Derek Hatton, the Liverpool politician who shot to fame in the 1980s as a member of the Miltant group in the Labour Party, has criticised Liverpool council plans to remove bus lanes because the change could put cyclists at risk.
Mr Hatton is a director of cycle to work scheme provider Bike 2 Work Scheme, but is famous as the deputy leader of Liverpool Council during the Thatcher years.
Now a keen cyclist himself, he was talking to Marc Waddington of the Liverpool Daily Post about the city council’s decision to approve a nine-month trial suspension of Liverpool’s bus lanes.
He said: “One of the biggest concerns we hear from employers on Merseyside is cyclists’ safety.
“This decision is going to do absolutely nothing for their safety.
“Evidence has come out of London that shows it’s not buses but lorries and cars that cause the biggest problems.
“Bikes are safe in bus lanes because they’re nowhere near lorries.
“All the evidence will show that this is a retrograde step.”
Council cabinet member for transport Tim Moore claimed the city was looking out for cyclists. He said: “The city is doing a number of things, investing in cycle lanes and cycle infrastructure.”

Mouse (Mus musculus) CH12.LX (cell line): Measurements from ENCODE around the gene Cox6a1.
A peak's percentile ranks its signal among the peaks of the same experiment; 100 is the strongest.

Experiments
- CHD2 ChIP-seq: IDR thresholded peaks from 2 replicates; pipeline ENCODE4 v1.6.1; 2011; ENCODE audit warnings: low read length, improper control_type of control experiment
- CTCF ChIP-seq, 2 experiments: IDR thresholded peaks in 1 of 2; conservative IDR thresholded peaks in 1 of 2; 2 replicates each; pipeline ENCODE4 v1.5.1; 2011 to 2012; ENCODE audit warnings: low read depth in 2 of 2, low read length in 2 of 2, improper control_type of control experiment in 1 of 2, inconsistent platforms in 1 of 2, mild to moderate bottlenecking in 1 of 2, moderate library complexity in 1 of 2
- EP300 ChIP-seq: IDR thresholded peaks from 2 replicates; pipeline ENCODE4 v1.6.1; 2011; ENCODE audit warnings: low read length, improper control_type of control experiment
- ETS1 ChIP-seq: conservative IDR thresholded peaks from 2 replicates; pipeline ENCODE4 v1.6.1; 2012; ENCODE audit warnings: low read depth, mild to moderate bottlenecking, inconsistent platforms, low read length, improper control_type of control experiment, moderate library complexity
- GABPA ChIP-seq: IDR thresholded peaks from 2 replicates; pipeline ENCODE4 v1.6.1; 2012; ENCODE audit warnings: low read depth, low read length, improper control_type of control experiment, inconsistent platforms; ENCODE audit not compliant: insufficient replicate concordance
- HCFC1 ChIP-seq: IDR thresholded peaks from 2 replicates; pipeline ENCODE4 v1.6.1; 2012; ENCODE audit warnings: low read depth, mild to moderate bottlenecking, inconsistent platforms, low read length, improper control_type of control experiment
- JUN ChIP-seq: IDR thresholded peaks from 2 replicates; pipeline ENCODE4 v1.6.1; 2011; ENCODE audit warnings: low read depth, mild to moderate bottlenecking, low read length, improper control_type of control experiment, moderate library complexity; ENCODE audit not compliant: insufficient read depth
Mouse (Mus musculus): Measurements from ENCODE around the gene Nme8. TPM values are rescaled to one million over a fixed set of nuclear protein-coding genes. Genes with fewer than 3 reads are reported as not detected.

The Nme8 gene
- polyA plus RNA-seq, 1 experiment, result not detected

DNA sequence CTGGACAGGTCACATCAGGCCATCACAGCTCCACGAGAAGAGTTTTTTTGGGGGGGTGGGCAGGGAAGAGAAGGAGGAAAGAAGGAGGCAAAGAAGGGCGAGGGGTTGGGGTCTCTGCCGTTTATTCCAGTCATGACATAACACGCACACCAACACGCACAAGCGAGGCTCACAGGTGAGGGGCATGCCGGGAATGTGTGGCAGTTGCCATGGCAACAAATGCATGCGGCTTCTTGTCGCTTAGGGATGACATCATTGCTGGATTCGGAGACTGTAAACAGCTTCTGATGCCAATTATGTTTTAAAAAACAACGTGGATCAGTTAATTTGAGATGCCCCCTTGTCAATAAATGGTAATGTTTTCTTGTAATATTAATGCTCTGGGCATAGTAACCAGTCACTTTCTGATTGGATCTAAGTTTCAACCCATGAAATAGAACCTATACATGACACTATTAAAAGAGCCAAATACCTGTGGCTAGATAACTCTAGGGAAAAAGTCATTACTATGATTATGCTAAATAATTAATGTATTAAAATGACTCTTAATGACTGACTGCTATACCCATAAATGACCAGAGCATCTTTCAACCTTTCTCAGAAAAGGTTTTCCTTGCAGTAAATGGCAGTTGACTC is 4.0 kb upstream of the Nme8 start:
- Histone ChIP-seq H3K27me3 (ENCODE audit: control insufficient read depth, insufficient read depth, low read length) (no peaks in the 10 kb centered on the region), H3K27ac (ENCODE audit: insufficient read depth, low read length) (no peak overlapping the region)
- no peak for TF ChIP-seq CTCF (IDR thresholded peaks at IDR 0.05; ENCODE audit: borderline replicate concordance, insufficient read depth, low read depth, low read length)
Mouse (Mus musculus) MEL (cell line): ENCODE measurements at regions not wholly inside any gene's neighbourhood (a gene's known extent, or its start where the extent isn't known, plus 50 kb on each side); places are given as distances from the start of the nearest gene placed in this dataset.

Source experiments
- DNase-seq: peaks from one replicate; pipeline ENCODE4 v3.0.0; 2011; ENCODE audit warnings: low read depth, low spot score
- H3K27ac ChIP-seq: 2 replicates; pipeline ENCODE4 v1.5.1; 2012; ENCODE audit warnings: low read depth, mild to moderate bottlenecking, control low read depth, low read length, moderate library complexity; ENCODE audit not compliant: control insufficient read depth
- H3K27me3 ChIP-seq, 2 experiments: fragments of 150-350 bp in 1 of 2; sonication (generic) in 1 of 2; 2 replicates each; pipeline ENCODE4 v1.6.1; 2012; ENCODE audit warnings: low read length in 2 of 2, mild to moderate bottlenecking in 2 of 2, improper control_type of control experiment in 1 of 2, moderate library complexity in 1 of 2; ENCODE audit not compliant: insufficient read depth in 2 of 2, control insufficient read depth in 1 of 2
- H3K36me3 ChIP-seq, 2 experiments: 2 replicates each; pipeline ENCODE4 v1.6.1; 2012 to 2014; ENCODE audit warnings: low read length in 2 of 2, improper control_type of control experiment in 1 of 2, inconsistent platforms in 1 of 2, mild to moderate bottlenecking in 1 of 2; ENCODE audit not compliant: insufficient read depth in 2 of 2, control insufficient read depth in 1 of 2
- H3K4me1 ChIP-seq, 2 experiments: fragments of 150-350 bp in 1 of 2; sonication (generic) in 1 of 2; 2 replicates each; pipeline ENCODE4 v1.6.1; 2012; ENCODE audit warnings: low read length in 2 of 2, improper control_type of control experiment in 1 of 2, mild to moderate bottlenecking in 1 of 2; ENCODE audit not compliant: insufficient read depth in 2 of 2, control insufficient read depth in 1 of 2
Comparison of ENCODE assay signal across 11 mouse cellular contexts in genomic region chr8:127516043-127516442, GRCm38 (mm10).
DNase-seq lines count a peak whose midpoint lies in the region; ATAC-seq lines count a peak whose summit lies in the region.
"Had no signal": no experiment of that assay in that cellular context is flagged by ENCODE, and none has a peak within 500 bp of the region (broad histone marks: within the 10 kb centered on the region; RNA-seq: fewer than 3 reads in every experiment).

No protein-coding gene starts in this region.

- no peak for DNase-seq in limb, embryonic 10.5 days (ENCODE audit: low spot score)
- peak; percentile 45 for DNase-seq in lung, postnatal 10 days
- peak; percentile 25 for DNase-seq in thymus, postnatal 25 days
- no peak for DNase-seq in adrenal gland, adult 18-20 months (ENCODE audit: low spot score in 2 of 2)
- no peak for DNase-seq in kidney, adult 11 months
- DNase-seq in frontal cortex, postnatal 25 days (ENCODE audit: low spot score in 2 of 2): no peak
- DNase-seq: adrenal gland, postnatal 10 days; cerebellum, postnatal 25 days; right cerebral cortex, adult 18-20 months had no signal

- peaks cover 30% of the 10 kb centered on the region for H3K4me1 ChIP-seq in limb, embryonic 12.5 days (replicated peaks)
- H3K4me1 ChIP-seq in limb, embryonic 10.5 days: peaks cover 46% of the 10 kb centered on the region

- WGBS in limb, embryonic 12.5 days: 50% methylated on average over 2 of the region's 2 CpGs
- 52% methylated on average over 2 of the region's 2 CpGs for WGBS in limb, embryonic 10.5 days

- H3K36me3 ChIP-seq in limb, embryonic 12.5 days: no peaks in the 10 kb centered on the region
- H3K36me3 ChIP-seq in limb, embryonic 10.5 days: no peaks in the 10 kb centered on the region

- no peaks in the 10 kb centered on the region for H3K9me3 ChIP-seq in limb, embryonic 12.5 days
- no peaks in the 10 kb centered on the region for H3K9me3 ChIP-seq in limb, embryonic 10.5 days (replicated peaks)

But Mr Hatton said he does not believe cyclists are a priority. “Here’s somewhere that’s already safe for cyclists and he’s getting rid of them,” he said.
Liverpool mayor Joe Anderson said that bus use was declining and the bus lanes were increasing congestion. Scrapping the lanes would cost the city £700,000 in fines, but “was the right thing to do”.
He said: “We’ve monitored them for six months and they’re going to be monitored for another nine months and if at the end of the review people say they need to be reinstated we’ll do that.”
Our official grumpy Northerner, John has been riding bikes for over 30 years since discovering as an uncoordinated teen that a sport could be fun if it didn't require you to catch a ball or get in the way of a hulking prop forward.
Road touring was followed by mountain biking and a career racing in the mud that was as brief as it was unsuccessful.
Somewhere along the line came the discovery that he could string a few words together, followed by the even more remarkable discovery that people were mug enough to pay for this rather than expecting him to do an honest day's work. He's pretty certain he's worked for even more bike publications than Mat Brett.
The inevitable 30-something MAMIL transition saw him shift to skinny tyres and these days he lives in Cambridge where the lack of hills is more than made up for by the headwinds.